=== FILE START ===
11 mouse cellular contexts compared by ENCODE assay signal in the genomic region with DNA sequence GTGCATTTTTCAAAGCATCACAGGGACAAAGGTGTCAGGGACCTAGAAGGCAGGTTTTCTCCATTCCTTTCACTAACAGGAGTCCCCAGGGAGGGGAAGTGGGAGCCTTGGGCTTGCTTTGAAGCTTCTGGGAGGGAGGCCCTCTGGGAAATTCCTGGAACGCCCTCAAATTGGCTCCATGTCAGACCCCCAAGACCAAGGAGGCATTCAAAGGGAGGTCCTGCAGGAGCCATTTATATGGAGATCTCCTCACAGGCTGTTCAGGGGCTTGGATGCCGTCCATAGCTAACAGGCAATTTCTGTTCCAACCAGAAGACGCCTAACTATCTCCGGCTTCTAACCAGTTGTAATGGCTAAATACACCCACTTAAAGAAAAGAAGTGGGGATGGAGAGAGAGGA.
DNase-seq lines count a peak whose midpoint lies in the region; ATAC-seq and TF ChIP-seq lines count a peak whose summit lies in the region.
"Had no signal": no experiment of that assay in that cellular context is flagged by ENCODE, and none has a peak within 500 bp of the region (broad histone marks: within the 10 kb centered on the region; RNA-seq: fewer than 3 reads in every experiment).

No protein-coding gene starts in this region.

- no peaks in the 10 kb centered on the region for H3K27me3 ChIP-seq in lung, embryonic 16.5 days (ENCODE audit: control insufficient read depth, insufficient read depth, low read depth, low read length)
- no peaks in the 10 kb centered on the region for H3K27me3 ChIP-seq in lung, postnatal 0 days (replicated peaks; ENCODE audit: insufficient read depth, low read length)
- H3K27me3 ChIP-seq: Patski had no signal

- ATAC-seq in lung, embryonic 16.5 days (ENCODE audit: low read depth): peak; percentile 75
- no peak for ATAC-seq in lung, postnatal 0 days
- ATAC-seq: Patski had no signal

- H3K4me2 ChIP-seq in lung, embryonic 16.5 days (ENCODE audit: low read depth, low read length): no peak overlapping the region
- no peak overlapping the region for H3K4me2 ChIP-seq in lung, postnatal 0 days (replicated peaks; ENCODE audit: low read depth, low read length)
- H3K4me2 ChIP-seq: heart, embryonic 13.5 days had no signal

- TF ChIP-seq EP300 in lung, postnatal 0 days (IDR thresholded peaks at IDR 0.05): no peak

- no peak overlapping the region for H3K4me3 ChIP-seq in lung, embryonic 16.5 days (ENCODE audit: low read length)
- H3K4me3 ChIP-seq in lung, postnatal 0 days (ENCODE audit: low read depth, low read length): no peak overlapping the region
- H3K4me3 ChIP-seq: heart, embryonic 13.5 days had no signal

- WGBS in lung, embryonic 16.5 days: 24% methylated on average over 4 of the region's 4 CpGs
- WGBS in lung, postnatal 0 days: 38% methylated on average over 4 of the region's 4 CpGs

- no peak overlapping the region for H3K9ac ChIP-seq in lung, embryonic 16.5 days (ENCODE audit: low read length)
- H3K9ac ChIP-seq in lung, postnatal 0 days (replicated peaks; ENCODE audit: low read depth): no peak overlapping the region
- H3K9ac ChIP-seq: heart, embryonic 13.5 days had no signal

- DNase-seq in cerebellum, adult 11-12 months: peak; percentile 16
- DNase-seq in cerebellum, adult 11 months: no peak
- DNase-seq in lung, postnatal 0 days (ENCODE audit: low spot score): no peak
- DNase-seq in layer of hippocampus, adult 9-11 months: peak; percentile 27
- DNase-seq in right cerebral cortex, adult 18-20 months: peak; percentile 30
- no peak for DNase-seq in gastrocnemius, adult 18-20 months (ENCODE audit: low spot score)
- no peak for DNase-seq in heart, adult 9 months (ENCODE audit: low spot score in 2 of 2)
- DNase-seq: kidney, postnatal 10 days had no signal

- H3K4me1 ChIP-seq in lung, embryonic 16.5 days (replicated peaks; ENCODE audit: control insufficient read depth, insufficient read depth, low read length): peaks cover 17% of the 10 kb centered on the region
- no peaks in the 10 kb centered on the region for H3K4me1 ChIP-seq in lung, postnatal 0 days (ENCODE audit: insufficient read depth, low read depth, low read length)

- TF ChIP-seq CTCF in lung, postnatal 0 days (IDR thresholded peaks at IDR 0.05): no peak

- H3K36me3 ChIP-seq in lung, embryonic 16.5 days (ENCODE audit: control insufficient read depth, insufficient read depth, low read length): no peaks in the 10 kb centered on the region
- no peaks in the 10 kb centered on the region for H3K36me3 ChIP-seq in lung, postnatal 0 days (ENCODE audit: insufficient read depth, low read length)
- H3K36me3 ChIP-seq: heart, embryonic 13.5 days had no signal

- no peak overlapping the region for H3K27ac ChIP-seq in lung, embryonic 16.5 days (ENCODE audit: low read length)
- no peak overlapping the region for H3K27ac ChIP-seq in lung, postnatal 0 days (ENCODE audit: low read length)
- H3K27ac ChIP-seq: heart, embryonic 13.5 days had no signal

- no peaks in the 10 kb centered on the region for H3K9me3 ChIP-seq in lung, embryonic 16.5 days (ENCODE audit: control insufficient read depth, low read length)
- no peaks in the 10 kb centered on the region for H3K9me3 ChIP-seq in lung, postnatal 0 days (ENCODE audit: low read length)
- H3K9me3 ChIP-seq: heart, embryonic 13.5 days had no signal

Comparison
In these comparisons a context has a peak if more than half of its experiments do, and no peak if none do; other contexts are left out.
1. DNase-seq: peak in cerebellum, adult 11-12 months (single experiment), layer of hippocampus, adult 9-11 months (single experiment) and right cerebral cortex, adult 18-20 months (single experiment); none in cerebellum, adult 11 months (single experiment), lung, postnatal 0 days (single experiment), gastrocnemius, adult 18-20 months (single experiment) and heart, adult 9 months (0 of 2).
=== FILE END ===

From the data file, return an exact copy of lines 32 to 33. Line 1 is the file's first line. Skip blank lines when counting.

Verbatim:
- no peaks in the 10 kb centered on the region for H3K4me1 ChIP-seq in lung, postnatal 0 days (ENCODE audit: insufficient read depth, low read depth, low read length)

- TF ChIP-seq CTCF in lung, postnatal 0 days (IDR thresholded peaks at IDR 0.05): no peak